A criterion for the early detection of bronchiolitis epidemics was developed with the aim of issuing public health alerts and enabling the early implementation of prevention and control strategies6. The proposal consists in estimating the basal level of cases of bronchiolitis and predicting using a selected model.

Some investigations of bronchiolitis hospitalization rates have been realized from 2008 to 20105. They have worked with the rate of the number of hospitalizations in relation to the number of live births for each region, which is a common strategy in the literature. However, data on live births need to be available to compute this rate. As the delay in the availability of such data is much longer than that of the number of hospitalizations due to bronchiolitis, it is important to analyze the count data to obtain more up-to-date results.

The aim of this research is to evaluate the number of hospitalizations due to bronchiolitis in health centers in Paraná state from temporal and spatial viewpoints. To account for temporal variations such as trends and seasonal behaviors, as well as other serial correlations, appropriate time-series models for count data were built. Poisson regression models for time series can, in many cases, succeed in modeling this kind of data. However, these models are limited because they assume that events are independent, and the use of these models is still recurrent in the literature6. When a count dataset exhibits time dependence, the plain Poisson regression is not adequate7. Another model that has been well used in the literature is the Autoregressive Conditional Poisson (ACP) for cases of count data exhibiting autoregressive behavior8. An important factor in the decision to use these models is that they are flexible regarding the inclusion of explanatory variables. We aim to show two classes of models for bronchiolitis hospitalization data and compare their performances.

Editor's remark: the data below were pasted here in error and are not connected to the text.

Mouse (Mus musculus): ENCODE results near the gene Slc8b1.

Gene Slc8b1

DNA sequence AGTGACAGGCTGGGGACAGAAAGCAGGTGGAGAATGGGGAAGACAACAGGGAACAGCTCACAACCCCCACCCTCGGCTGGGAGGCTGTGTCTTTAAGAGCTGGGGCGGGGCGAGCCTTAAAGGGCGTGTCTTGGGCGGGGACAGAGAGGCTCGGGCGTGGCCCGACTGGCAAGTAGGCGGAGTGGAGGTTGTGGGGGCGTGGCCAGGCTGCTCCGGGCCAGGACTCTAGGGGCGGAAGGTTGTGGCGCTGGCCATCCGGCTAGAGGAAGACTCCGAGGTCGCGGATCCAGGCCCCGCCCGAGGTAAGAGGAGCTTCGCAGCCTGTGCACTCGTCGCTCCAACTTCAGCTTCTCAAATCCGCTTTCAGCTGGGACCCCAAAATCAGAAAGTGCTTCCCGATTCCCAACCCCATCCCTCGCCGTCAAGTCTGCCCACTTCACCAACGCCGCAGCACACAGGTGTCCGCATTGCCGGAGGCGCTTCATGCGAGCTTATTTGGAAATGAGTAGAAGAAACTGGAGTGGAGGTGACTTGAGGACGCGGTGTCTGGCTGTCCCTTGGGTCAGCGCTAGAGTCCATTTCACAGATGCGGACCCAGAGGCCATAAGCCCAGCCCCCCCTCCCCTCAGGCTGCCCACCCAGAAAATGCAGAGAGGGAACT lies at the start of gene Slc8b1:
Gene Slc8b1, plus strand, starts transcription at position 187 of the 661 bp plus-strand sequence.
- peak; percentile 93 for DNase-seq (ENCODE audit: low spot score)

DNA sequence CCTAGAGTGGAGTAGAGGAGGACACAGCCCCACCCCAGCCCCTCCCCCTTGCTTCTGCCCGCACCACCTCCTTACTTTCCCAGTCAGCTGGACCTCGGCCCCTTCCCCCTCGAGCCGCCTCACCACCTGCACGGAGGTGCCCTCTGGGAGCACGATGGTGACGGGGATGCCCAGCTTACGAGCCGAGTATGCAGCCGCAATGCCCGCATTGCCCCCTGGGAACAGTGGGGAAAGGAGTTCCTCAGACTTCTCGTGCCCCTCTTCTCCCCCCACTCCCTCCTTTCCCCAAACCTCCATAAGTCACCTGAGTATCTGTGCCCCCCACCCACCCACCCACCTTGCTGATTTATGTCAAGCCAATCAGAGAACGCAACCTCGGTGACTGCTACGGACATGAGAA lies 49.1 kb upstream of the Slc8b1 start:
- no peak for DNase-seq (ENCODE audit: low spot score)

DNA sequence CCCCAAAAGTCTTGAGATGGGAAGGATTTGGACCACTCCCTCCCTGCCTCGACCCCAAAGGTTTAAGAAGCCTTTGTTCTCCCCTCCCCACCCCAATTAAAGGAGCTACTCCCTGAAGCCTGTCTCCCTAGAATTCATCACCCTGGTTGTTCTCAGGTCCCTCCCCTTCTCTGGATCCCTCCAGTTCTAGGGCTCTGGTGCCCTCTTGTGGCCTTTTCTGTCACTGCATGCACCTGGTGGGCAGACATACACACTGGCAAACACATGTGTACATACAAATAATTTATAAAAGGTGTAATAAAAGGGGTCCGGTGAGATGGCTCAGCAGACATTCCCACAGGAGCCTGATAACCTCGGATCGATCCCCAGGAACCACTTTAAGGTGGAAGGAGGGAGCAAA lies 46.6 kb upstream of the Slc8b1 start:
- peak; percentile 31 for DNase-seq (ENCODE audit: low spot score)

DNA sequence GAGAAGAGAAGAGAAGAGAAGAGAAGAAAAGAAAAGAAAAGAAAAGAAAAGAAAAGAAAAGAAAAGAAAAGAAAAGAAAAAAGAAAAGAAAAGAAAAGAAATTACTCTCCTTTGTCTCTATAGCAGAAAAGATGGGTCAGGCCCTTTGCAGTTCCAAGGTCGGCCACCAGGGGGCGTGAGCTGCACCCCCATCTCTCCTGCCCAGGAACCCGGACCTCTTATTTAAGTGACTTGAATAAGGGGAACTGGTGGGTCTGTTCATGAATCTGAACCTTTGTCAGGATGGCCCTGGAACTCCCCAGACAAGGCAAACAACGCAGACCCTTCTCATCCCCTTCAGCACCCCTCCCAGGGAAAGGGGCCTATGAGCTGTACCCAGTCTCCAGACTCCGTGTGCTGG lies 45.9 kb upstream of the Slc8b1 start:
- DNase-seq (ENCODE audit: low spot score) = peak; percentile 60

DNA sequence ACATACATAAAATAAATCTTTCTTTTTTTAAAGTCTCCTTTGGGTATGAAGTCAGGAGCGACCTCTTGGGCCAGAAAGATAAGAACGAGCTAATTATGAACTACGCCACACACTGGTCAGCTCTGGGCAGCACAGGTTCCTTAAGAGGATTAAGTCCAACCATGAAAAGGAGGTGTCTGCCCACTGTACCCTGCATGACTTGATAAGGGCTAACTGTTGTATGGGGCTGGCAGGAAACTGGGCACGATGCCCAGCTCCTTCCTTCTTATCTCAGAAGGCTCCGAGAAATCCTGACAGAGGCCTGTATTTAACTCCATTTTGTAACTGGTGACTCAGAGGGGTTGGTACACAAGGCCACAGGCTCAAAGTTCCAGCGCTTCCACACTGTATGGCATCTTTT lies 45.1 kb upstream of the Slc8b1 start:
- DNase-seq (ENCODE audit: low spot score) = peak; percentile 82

An ecological study of monthly hospitalizations due to bronchiolitis in children younger than 1 year was conducted from 2002 to 2012 in Paraná State, Southern Brazil. The state has a humid subtropical climate in the Northeast and coastal plains and a subtropical climate in South. In 2010, the population of Paraná State was 10,512,349, of which 714,062 (6.9%) were younger than 1 year old. The State is administratively divided into 399 municipalities that are grouped into 22 regional health districts (Instituto Brasileiro de Geografia e Estatística. demographic sense. 1 Paranaguá; 2 Metropolitana; 3 Ponta Grossa; 4 Irati; 5 Guarapuava; 6 União da Vitória; 7 Pato Branco; 8 Francisco Beltrão; 9 Foz do Iguaçu; 10 Cascavel; 11 Campo Mourão; 12 Umuarama; 13 Cianorte; 14 Paranavaí; 15 Maringá; 16 Apucarana; 17 Londrina; 18 Cornélio Procópio; 19 Jacarezinho; 20 Toledo; 21 Telêmaco Borba; 22 Ivaiporã.

Thus, time-series data of the monthly number of patients hospitalized for bronchiolitis for each one of the 22 health districts were obtained from the System of Hospital Information of SUS (SIH-SUS) in the Brazilian Unified Health System database (DATASUS - using the 10th revision of the International Classification of Diseases (ICD-10) with the code J21.

The development of the study occurred as recommended by Resolution n. 196/96 of the Brazilian National Health Council. The project was approved by the Ethics Committee of the State University of Maringá (Legal Report 140/2009) and the Term of Free and Informed Consent was not used because the data were secondary.